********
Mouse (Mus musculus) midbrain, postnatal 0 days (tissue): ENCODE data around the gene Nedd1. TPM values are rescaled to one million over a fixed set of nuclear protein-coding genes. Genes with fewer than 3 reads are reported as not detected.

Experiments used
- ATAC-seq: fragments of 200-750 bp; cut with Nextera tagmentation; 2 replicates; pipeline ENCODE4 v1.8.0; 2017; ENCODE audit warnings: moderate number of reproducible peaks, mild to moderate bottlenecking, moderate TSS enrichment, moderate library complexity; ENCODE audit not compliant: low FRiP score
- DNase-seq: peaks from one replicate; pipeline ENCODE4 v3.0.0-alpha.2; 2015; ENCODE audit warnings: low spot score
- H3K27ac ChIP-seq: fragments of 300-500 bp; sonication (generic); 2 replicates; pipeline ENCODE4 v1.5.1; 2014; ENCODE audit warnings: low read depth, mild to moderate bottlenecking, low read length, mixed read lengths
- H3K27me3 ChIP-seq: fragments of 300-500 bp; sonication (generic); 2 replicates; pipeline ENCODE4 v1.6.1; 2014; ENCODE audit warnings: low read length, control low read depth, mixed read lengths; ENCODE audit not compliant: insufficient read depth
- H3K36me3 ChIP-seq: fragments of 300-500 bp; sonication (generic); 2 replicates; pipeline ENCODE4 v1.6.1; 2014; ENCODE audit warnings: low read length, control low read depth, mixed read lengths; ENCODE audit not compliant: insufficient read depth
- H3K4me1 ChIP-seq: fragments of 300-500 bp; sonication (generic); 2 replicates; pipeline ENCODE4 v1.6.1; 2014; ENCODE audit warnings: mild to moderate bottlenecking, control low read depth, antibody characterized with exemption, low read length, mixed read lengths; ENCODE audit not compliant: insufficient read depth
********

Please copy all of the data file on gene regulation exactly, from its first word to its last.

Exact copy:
Mouse (Mus musculus) midbrain, postnatal 0 days (tissue): ENCODE data around the gene Nedd1. TPM values are rescaled to one million over a fixed set of nuclear protein-coding genes. Genes with fewer than 3 reads are reported as not detected.

Experiments used
- ATAC-seq: fragments of 200-750 bp; cut with Nextera tagmentation; 2 replicates; pipeline ENCODE4 v1.8.0; 2017; ENCODE audit warnings: moderate number of reproducible peaks, mild to moderate bottlenecking, moderate TSS enrichment, moderate library complexity; ENCODE audit not compliant: low FRiP score
- DNase-seq: peaks from one replicate; pipeline ENCODE4 v3.0.0-alpha.2; 2015; ENCODE audit warnings: low spot score
- H3K27ac ChIP-seq: fragments of 300-500 bp; sonication (generic); 2 replicates; pipeline ENCODE4 v1.5.1; 2014; ENCODE audit warnings: low read depth, mild to moderate bottlenecking, low read length, mixed read lengths
- H3K27me3 ChIP-seq: fragments of 300-500 bp; sonication (generic); 2 replicates; pipeline ENCODE4 v1.6.1; 2014; ENCODE audit warnings: low read length, control low read depth, mixed read lengths; ENCODE audit not compliant: insufficient read depth
- H3K36me3 ChIP-seq: fragments of 300-500 bp; sonication (generic); 2 replicates; pipeline ENCODE4 v1.6.1; 2014; ENCODE audit warnings: low read length, control low read depth, mixed read lengths; ENCODE audit not compliant: insufficient read depth
- H3K4me1 ChIP-seq: fragments of 300-500 bp; sonication (generic); 2 replicates; pipeline ENCODE4 v1.6.1; 2014; ENCODE audit warnings: mild to moderate bottlenecking, control low read depth, antibody characterized with exemption, low read length, mixed read lengths; ENCODE audit not compliant: insufficient read depth